Pain afflicts 65-90 percent of cancer patients with disseminated disease. More than 40 percent of these patients receive inadequate treatment. A majority of oncologists identify concern about opioid side effects as a primary reason for inadequate pain control in cancer patients. Cognitive impairments are the most feared effects of opioids, yet the frequency and course of these effects are poorly described. The investigators propose to define and contrast the cognitive/affective, psychomotor and somatic side effect profiles of morphine and hydromorphone, which are the two most commonly prescribed opioids for cancer patients. The application describes two studies: a preliminary study and a primary double blind randomized, counterbalanced crossovers, placebo controlled laboratory study, bringing together clinical and laboratory expertise from psychology, neuropsychology, anesthesiology, pharmacology, and nursing. The preliminary aim is to establish equianalgesic levels of hydromorphone and morphine under conditions of sustained plasma opioid concentrations.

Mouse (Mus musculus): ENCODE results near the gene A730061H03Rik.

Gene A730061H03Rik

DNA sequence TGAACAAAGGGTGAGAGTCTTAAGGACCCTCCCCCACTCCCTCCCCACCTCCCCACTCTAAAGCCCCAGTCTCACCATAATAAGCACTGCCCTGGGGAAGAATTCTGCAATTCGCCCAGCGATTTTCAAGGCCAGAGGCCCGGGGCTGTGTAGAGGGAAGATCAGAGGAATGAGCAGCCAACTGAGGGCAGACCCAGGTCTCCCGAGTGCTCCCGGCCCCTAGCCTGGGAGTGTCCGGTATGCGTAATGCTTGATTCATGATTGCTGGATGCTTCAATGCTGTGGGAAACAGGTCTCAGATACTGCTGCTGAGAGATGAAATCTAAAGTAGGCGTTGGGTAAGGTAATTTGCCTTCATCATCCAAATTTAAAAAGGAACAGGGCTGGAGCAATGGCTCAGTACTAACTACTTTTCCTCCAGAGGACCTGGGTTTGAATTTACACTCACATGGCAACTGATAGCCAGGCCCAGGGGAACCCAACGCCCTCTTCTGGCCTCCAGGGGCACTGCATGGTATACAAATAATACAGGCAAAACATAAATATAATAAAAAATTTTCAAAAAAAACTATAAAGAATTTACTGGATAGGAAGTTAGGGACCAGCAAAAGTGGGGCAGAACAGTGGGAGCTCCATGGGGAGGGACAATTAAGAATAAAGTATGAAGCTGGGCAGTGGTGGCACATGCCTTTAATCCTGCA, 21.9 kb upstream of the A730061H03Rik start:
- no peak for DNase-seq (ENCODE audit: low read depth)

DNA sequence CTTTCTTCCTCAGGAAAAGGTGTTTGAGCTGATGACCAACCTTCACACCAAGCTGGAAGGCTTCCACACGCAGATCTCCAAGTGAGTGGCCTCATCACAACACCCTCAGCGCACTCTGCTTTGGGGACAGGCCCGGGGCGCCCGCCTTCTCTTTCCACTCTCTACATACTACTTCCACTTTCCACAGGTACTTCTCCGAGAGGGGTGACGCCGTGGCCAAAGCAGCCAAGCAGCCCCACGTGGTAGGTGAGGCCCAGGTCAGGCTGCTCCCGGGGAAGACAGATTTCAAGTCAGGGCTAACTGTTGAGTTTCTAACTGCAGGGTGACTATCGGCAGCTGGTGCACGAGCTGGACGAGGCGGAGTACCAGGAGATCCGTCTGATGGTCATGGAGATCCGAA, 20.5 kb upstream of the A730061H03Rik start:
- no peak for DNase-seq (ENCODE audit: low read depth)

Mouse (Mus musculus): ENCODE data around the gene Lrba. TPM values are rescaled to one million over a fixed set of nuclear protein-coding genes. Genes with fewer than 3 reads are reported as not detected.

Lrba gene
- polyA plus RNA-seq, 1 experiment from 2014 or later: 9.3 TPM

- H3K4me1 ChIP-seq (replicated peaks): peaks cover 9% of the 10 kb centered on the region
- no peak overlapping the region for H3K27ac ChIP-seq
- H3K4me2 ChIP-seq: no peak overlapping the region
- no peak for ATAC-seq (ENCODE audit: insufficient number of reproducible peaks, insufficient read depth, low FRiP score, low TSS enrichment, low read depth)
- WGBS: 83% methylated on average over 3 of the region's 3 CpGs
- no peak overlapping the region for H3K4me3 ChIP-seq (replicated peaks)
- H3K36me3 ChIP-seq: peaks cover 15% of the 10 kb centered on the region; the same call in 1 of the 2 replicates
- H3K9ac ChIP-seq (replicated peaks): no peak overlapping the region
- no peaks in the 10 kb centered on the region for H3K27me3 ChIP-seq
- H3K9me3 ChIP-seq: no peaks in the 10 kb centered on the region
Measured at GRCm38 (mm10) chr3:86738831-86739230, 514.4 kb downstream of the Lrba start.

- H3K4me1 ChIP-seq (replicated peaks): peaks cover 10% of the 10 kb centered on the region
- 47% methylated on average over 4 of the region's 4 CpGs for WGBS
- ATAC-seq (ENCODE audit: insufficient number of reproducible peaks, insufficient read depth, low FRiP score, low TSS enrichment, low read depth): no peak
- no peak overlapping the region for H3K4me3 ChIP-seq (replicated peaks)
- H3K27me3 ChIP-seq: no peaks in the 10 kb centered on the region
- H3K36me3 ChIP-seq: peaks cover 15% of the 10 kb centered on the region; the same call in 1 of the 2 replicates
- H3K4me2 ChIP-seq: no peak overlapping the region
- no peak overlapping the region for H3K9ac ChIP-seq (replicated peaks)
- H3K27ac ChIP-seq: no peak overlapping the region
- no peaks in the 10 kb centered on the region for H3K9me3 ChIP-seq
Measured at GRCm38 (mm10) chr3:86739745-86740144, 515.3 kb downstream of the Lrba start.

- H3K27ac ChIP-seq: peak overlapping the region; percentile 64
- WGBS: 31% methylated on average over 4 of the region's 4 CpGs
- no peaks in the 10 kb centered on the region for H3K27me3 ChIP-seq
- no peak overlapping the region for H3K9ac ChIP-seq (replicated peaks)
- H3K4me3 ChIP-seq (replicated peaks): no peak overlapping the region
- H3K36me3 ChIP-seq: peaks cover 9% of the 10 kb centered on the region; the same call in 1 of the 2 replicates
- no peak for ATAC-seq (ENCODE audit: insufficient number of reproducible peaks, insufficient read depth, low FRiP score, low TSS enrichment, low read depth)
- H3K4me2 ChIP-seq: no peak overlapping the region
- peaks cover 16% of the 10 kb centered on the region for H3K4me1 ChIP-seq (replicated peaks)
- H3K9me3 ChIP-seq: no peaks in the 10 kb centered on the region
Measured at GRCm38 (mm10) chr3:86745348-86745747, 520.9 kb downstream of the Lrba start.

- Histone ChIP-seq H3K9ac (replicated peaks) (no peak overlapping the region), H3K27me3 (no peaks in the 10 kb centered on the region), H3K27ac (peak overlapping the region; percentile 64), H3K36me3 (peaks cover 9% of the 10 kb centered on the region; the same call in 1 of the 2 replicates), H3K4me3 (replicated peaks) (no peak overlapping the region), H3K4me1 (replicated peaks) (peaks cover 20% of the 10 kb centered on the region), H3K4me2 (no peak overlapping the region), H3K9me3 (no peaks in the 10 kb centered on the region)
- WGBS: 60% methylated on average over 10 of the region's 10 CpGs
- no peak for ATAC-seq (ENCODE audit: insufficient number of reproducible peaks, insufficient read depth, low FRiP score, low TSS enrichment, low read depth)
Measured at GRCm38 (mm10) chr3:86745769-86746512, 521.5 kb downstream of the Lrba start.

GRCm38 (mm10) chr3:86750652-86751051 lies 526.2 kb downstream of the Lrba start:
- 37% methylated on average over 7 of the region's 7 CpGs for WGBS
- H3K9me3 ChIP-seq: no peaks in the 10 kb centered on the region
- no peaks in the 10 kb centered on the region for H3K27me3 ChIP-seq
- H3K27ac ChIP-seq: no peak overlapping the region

Specific aims of the primary study are to: 1) determine whether side effects differ among morphine, hydromorphone and saline under conditions of sustained, equianalgesic plasma opioid concentrations; and 2) determine whether time to peak side effects is less when subjects receive hydromorphone (with no known active metabolite) than when subjects receive morphine for which time of peak effect is expected to correlate with plasma concentration of the active metabolite. In the preliminary study, six healthy volunteers will participate in four-hour tailored infusions of morphine and of hydromorphone at steady state plasma concentrations. In the primary study, twenty-four healthy volunteers will participate in three sessions requiring four-hour infusions of saline, morphine or hydromorphone at steady state plasma concentrations. At each session, the project will test repeated measures of pain, cognitive and psychomotor performance, subjective side effects, pupillometry, respiratory drive, and plasma concentration of opioid and active metabolite. Two primary hypotheses are proposed: 1) somatic side effects, cognitive/affective side effects and psychomotor effects differ when subjects receive morphine, hydromorphone and saline during steady state infusion; and 2) mean time to peak side effects when subjects receive hydromorphone is less than the mean time to peak side effects when subjects receive morphine; mean time to peak side effects when subjects receive morphine positively correlates with plasma concentration of the active metabolite morphine-6-glucuronide. The longer term aim is to use the proposed methodology to assess opioid effects in cancer patients.
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